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  14. walter23

    walter23 Member

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    Looks a bit painful but doable. I need to lubricate (or clean) the focussing gears as well. Thanks for the pictures - this gives me an idea of what to expect. In terms of removing the front element, once you've got the cover off it just lifts out, or is it threaded? Do you have to unscrew the little micro screws around the barrel of the front element or are those just to hold the glass inside the housing?

    I think I'm going to have to shelve this until I move next week as I've realized that all my small screwdrivers are in storage.
     
  15. Paul Goutiere

    Paul Goutiere Subscriber

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    It would be hard for me to explain but when you remove something, like a lens or gears, make sure you have marked things so they go back exactly the way you took it apart. Do not assume anything.

    The micro screws around the barrel, three of them, holds the focus ring. It just comes off when these are loosened. The focus ring has a slot which receives a little tooth from a ring gear, part of the focus mechanism. This area can really mess up the focus if you don't somehow ensure things go back the same way as they came apart. (how do I know this??)
    The lens then unscrews from the helical threads. As you carefully unscrew the lens gently pull the lens away from the body, when the threads disengage carefully note where this happened so you can put things back the way they were.
    Good luck.
     
  16. Paul Goutiere

    Paul Goutiere Subscriber

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    By the way, if you've worked on a Rolleiflex successfully this thing should be relatively easy. Much different, but easy.
     
  17. walter23

    walter23 Member

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    Okay, thanks for the help, Paul. I'll get on it in a couple of weeks.
     
  18. walter23

    walter23 Member

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    You're right, I did find removing this element impossible. Does it unscrew, or does this wrench do something else? I can't figure it out. I think I saw the tool you mean on microtools - it's just a round wrench, right? They call it a flexitool or something like that.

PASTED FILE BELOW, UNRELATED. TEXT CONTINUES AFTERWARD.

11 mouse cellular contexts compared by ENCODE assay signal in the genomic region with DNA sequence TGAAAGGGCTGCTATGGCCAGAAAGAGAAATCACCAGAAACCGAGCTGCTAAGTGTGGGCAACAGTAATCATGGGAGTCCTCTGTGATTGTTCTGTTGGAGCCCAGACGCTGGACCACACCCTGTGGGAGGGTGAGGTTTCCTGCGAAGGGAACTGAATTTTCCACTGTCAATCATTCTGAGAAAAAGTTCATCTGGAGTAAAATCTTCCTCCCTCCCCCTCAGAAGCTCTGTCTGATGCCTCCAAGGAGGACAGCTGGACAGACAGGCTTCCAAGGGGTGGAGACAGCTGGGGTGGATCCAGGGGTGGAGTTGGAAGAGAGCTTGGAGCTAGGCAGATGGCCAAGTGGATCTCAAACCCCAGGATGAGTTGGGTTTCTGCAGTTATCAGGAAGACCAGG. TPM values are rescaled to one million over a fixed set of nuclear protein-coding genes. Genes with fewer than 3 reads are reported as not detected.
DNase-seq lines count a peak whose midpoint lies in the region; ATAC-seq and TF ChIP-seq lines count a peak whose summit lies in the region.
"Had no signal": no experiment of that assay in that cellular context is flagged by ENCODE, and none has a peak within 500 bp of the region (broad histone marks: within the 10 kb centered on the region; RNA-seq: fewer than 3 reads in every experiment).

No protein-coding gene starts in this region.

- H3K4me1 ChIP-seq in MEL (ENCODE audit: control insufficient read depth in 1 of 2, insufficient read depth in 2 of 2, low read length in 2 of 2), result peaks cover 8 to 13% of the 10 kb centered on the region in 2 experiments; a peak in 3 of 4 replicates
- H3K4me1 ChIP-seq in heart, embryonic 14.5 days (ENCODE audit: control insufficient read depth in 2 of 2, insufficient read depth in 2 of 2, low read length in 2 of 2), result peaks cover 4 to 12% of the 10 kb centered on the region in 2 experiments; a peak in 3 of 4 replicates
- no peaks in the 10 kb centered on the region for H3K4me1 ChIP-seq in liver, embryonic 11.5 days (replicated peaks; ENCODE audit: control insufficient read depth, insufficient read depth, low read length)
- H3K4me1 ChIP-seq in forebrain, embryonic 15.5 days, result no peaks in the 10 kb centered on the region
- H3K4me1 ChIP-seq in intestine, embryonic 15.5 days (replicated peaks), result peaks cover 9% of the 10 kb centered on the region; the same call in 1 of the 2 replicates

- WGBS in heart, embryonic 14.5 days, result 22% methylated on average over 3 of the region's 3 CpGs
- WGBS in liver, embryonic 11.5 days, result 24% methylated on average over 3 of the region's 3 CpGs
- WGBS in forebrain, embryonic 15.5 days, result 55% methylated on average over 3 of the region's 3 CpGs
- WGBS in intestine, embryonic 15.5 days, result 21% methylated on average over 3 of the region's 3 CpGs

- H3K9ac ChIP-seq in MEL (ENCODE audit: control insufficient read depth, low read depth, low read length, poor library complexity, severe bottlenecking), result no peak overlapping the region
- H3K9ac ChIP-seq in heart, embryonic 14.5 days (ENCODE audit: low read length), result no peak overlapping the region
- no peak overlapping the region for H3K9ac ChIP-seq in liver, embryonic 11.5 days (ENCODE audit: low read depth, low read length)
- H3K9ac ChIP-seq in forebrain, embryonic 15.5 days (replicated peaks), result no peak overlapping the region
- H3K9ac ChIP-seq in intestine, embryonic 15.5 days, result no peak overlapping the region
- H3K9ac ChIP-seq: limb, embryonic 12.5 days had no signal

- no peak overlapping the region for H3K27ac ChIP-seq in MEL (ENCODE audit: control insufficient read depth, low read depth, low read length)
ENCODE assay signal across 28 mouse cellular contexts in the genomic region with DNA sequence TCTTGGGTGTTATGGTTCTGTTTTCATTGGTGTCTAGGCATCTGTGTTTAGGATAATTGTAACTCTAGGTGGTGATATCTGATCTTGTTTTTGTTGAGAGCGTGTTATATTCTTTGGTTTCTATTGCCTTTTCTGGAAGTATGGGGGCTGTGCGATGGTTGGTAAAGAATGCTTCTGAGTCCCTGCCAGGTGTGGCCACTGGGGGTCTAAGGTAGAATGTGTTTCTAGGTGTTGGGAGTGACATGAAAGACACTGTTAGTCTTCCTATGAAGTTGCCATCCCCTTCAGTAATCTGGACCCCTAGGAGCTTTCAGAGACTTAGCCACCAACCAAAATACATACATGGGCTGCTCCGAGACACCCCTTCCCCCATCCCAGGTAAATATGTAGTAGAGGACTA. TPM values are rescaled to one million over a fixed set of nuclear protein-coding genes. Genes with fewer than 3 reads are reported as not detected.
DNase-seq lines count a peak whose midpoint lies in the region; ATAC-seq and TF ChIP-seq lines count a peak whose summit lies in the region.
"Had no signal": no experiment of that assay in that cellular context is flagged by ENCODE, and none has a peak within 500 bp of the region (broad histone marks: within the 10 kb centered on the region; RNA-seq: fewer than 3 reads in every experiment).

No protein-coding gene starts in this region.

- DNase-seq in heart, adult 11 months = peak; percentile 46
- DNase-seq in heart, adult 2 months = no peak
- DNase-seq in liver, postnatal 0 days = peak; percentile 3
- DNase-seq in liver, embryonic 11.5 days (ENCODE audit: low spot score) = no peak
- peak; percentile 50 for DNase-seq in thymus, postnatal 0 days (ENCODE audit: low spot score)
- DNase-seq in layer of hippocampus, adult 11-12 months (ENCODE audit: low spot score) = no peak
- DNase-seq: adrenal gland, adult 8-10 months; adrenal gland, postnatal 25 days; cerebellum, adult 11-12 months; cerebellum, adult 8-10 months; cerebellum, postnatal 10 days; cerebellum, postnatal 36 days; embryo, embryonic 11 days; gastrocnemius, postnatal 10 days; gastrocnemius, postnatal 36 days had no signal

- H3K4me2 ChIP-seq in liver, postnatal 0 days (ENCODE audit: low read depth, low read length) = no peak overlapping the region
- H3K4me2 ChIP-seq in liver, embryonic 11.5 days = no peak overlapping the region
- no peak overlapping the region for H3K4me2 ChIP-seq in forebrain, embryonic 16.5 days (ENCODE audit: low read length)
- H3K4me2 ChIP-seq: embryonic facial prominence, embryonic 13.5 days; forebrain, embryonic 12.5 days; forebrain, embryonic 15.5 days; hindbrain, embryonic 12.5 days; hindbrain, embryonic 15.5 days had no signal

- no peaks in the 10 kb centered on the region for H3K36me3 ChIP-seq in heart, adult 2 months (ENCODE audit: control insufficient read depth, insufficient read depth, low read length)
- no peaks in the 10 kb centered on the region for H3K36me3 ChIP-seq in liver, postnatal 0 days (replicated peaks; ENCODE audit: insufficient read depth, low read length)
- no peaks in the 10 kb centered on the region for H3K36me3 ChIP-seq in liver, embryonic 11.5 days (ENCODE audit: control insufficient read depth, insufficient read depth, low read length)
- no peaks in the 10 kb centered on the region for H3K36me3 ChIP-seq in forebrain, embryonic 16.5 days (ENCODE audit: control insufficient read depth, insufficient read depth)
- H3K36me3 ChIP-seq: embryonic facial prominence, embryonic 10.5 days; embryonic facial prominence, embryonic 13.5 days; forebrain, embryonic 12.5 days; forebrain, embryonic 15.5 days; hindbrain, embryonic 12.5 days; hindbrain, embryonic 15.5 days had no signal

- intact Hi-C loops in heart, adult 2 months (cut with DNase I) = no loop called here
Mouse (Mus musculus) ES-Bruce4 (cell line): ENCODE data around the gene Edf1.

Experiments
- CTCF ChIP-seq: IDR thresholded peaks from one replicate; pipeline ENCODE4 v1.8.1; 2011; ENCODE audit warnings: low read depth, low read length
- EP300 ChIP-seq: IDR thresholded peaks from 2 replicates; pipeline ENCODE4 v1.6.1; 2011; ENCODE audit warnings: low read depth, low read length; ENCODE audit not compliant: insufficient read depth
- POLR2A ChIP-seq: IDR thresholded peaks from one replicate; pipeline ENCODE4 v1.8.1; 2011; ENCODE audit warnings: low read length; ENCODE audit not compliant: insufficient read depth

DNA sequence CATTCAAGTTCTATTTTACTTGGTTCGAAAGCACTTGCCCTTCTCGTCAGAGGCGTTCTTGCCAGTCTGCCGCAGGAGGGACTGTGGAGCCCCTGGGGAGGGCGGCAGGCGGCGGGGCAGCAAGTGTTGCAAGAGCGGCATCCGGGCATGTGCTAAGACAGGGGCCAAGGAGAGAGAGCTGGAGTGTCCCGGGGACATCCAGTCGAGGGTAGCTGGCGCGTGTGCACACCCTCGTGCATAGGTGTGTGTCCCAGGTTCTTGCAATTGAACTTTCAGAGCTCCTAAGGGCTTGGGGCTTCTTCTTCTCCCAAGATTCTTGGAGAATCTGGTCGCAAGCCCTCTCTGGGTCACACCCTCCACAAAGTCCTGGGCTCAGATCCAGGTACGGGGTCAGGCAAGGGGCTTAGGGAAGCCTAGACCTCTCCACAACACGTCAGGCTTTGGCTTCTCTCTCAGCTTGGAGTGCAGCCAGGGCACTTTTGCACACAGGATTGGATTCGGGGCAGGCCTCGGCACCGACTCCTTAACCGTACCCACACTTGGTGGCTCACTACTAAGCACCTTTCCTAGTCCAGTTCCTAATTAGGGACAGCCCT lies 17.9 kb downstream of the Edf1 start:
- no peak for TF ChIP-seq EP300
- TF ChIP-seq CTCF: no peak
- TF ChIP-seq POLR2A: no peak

Also I mucked up the rangefinder. I just mean the optical assembly; I didn't realize that it was the "lower" gear which contacts the focusing gear / helical, and turned the lens focusing helical while this gear was disengaged. Oops. I know how the lens goes back together so I just have to go out and find something at infinity and reset the rangefinder (I think). Hopefully it's that easy. Better to have to measure / calibrate just the rangefinder than measure / calibrate the focus of the lens, I think.
     
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  19. Paul Goutiere

    Paul Goutiere Subscriber

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    The wrench really grips the lens element but does not damage the helical.

    If you didn't mark the lens when you removed it, and did not mark where the gear when you removed it, you made things just a little more difficult to put back together. Nothing is damaged or irreversible or too complicated just more difficult now.

    I PM'd you.
     
  20. walter23

    walter23 Member

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    I got the lens marked so it goes back in just fine, I just screwed up the rangefinder by rotating the helical-coupling gear, when it wasn't contacting the rangefinder gear. I think it will be easy to fix; I already got it pretty close by mucking around in my front yard calibrating the rangefinder on a tree, but I think I may need to find a slightly more distant "infinity" object to calibrate on as the one I used was only about 50 meters away. I'll head to the shore where I can see the distant olympic mountains and make sure it's okay.

    My only problem is getting the second element out (the one adjacent to the aperture & shutter). It turns out that's where the fog is, not where I originally thought on the back of the front (focusing) element. And I guess that requires the wrench, as I couldn't budge it by trying to turn it (assuming it just unscrews).

    Guess I'm repeating things by responding here and in PM. Respond where you want :wink: